I might moan about my working conditions, but the truth is, coming back as a civvy has opened some rather pleasant doors for me & the Weeks family.

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  1. Tom Gane says:

    The very best of luck to you.

    There is no way that I could be put back into a front line ambulance these days.

    I did manage to find the university tokens through far less stressful work, but working in the environment described by 200 and his colleagues, nor indeed any of the modern day emergency services appeals.

    August 16th, 2009 at 09:43

  2. copper bottom says:

    i dont blame you… its what we do as parents…

    parenting is another name for sacrifice…

    August 16th, 2009 at 11:19

  3. Ian says:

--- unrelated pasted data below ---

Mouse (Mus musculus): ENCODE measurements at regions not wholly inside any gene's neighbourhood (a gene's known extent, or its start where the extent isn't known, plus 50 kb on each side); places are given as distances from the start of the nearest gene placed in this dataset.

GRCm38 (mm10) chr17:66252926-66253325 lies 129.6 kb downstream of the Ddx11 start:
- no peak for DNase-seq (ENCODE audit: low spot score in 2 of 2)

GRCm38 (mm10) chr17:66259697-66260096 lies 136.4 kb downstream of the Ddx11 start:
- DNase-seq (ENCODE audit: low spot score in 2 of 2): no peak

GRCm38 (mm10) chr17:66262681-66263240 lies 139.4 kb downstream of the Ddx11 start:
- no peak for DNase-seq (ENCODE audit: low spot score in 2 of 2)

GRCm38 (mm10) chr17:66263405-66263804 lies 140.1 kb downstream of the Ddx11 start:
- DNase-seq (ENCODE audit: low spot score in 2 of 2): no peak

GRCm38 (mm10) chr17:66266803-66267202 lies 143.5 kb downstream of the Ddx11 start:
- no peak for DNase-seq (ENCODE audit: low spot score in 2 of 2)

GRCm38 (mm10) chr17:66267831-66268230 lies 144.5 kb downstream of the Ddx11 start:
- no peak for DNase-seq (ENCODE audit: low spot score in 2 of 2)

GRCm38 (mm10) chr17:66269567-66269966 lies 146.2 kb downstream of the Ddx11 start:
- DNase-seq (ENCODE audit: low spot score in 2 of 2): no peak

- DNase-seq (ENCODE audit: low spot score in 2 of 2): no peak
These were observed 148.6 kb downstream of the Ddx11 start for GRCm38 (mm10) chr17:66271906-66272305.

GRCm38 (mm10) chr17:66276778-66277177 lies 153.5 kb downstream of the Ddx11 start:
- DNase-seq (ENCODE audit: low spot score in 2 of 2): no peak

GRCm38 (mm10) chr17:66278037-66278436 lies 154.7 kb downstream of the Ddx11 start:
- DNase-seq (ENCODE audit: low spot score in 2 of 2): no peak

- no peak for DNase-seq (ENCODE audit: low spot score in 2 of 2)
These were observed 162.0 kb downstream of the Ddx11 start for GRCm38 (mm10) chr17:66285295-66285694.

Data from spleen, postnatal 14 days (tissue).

Amen to the payrise; I left the Airforce after 8 years and got my my job back with the civil service next day with a 50% payrise (and overtime!) Once you get the experience and are “useful”, being in uniform becomes kinda pointless.

    August 16th, 2009 at 19:14

  4. stressedoutcop says:

    200 – It was not my intention to judge you through my comments. It was not a criticism. I recall your post when you were coming back and the reasons. I admire you for doing doing so. You have to do what’s best for you and yours. I’m doing the university thing too .. but hopefully will pay it off before I eventually go.

    I know you work in a very stressful environment. I wonder has it changed since you are no longer a PC despite doing the same role?

    August 16th, 2009 at 20:07

  5. 200 says:


    that’s OK I didn’t take your post as judgment – merely as inspiration for a post of my own!

    It’s my kid doing the uni thing, not me!

    August 16th, 2009 at 20:51

  6. 200 says: